Boxing lock 101

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Did you know that recovering fine gold usually compensates for the majority of gold found by junior prospectors? It is much more abundant and is usually found in places that are easier to access. The problem with fine gold is that its lock boxes so small and improperly installed can let it pass unintentionally. To remedy the problem, you need to be aware of the main factors involved. The speed and volume of the water are essential! Even in a poorly designed lock, if you have the selected water volume and speed, you will still catch gold more efficiently than using a poorly configured high end professional lock. In addition, the angle at which the lock boxes sit is also very important. The angle will affect the speed of the water as it descends as well as the speed at which the lock is able to clean itself. If the angle is too shallow, larger rocks and chunks of clay can settle on or around the riffles and cause turbulence in the water that will effectively kill the back swirl action created by the guns. He will make you lose gold! These points being the most critical, then there is the construction and design of your lock. Its ability to catch gold and especially fine gold is determined from afar by the designs of guns and / or catch mat systems.

Finding the right water flow and velocity for your situation is absolutely essential. This can be tricky and require you to block the flow of water from the entrance to your lock or add additional water. This can be accomplished by building a small dam with rocks in the creek or river bed. Depending on where you are prospecting, this could be considered a violation of your local fish and game laws, so be aware of this. It is likely that if moving rocks in the stream bed is considered a violation, so is the use of a lock box. Make sure you know the laws !!!

The more water the better and overall it doesn’t hurt to fill the lock with water all the way to the top of the sides if you can. A good recommended minimum depth is around 2 inches. The volume is usually separated from the speed of the water, so you can easily adjust it by lowering the lock further into the water or finding deep places in the stream bed that act as a funnel for your lock.

The correct flow can be assessed using small pebbles or a handful of sand. Drop it in the entrance of your lock and watch it flow. all but the heaviest particles should be washed out within 3 to 5 seconds depending on the length of your lock. 3 is a bit fast but will allow much faster production of concentrates at the cost of losing fine gold. 5 is a bit long or about right depending on the coarseness of the material you are cutting. You should be catching a lot of fine gold at this speed, but at the risk of bigger rocks getting caught in the riffles and disrupting the flow. You can adjust the angles to solve this problem.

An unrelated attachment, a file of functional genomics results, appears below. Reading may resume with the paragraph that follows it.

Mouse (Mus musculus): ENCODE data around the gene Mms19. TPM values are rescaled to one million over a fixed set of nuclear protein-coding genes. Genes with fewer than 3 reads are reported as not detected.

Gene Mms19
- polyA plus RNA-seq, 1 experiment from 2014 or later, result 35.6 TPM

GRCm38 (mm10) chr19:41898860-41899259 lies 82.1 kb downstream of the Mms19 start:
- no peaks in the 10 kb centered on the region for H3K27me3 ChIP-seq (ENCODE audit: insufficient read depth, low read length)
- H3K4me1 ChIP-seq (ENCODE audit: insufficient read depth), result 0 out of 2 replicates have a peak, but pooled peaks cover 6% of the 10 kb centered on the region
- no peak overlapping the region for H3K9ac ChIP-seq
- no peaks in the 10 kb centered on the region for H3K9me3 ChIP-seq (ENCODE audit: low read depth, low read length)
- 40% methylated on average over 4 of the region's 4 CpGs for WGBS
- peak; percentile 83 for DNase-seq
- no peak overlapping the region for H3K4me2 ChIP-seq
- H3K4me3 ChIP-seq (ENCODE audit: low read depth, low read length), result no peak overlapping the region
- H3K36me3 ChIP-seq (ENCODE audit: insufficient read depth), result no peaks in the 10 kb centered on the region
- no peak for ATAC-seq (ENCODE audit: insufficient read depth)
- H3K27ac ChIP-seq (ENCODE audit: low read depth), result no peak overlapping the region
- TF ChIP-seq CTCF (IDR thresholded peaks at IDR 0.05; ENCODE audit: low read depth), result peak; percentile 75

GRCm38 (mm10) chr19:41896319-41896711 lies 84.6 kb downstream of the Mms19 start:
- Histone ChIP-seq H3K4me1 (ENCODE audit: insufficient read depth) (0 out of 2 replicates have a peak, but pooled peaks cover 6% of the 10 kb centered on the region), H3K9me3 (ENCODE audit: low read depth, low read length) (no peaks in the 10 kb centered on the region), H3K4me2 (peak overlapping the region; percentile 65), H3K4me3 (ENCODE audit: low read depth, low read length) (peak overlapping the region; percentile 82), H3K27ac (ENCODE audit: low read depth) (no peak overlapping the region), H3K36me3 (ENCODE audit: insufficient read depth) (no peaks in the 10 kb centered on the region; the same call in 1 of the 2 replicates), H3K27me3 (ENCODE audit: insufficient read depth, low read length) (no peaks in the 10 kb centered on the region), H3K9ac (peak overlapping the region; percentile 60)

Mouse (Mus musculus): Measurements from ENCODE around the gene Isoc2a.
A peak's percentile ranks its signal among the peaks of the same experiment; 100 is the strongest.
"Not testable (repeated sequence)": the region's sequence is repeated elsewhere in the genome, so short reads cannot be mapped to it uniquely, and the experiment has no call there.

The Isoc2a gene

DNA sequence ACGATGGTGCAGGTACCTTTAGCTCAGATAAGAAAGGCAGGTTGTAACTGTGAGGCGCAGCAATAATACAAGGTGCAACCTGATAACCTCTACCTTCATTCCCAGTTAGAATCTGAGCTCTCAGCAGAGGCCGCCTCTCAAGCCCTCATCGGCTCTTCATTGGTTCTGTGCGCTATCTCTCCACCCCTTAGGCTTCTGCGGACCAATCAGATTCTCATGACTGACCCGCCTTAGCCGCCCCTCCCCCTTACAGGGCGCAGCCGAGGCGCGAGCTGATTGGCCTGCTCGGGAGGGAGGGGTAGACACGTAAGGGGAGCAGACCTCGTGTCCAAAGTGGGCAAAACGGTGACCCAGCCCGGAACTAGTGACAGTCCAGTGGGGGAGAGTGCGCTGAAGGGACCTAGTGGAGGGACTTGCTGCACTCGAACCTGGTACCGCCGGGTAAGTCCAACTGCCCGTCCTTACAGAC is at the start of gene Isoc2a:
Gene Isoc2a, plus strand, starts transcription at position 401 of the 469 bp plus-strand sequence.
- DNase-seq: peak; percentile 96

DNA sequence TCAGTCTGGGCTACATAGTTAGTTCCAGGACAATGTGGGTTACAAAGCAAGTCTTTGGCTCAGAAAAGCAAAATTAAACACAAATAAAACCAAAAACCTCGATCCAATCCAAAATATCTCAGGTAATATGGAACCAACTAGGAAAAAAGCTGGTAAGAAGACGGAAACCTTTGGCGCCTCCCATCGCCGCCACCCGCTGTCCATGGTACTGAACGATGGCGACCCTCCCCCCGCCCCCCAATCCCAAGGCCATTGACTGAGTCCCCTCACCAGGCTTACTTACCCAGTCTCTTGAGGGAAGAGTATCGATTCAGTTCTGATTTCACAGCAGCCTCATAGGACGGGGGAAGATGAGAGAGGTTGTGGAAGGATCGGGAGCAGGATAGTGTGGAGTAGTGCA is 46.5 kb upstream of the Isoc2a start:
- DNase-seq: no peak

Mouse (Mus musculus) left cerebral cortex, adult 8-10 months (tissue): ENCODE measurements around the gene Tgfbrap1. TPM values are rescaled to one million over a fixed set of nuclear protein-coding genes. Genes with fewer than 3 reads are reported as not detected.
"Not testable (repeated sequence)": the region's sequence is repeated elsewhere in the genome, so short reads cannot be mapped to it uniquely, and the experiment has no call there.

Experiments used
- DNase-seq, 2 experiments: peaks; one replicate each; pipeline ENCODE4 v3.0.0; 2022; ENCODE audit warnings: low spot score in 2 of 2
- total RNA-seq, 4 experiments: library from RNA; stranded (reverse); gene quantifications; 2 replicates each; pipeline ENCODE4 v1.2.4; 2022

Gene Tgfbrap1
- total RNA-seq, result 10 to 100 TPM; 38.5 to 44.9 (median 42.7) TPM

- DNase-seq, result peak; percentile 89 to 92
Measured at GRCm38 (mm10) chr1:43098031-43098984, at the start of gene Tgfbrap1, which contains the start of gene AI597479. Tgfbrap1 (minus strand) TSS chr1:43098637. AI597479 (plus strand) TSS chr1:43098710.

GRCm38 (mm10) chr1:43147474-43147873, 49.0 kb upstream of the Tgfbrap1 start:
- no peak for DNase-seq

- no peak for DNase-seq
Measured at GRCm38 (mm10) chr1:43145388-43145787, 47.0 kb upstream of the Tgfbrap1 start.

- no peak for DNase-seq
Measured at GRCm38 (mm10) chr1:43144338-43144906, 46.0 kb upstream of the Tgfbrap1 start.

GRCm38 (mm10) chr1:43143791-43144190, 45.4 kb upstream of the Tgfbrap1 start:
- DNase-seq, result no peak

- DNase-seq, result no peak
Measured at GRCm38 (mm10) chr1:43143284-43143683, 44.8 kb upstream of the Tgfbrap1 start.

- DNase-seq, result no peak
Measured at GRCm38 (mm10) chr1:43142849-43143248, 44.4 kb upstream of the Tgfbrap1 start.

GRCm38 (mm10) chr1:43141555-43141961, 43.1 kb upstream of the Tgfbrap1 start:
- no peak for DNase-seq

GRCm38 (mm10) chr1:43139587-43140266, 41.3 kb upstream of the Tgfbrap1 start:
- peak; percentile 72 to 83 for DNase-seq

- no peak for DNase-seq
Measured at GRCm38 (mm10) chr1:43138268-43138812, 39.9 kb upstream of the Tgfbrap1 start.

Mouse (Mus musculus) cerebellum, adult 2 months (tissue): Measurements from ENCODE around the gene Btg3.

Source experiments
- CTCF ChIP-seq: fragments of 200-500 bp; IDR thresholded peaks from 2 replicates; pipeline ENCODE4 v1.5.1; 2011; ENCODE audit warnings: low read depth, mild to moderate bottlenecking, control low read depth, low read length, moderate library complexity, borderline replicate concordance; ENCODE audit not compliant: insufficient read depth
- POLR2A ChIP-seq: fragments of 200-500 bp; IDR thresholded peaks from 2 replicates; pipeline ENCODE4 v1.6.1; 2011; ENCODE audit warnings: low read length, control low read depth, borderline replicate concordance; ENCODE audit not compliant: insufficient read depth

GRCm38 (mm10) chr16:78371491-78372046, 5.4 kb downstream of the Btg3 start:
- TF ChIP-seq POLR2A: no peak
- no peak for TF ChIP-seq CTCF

When setting up a lock, the correct angle must be observed. It is generally between 5 and 7 degrees of incline and should allow most round rocks and pebbles to pass easily. You don’t want the material to pass through, but rather to scroll slowly. An ideal speed is for a larger rock to clear in 3-5 seconds on a medium sized lock box. Also remember that the angle affects the speed of the water as it descends through the lock. Also, sometimes it is not possible to reach right angles if the stream is very flat. Under such circumstances, you may need to make a makeshift dam from more rocks to raise the water level on one side so that you can feed it through your lock. But it can be a lot of work, and it’s usually best to try increasing the speed of the water instead.

With the right angle, water flow and speed set, it is now time to use our sluice boxes !! Many people pre-filter their material before passing it through the valve. This is a lot of work and a properly configured lock does not need it. However, that being said, if you don’t preselect or rank the material, you will likely lose a few fine gold. This problem can be solved by using a grading screen on your sluice gate when shoveling dirt. I used an old dishwasher basket that I found in the creek bed and placed it in the entrance to my lock box. the water ran through it and when I poured material into it it washed it away leaving the larger rocks and pieces of clay that I could easily throw away. It’s a great lightweight solution that really speeds up my production. It is also a much better alternative to dry screening the material directly at the dig site and then hauling over 10 feet to my lock. Your results may vary, but at this point you should have a pretty good hunch about the possibility of losing gold.

Getting your lock out of the flow can be a delicate process and will inevitably result in a loss of gold. It is highly recommended to place a bucket or pan at the end of it to remove the lock from the water jet to catch anything that could be accidentally washed out. I have seen unsuccessful attempts to remove a lock that resulted in small pieces of gold being washed into the stream. Be very careful.

After that, cleaning up is a snap and not to mention fun. You can finally see how all of your hard work paid off. It should be noted, however, that if you own one of the new generation plastic valves, you often have the added benefit of even easier cleaning as well as a nice view of what is collected during the process. of sluicing! The downside is the lower production capacity.

Hope this should get any new prospector started! Hope you enjoyed my guide!

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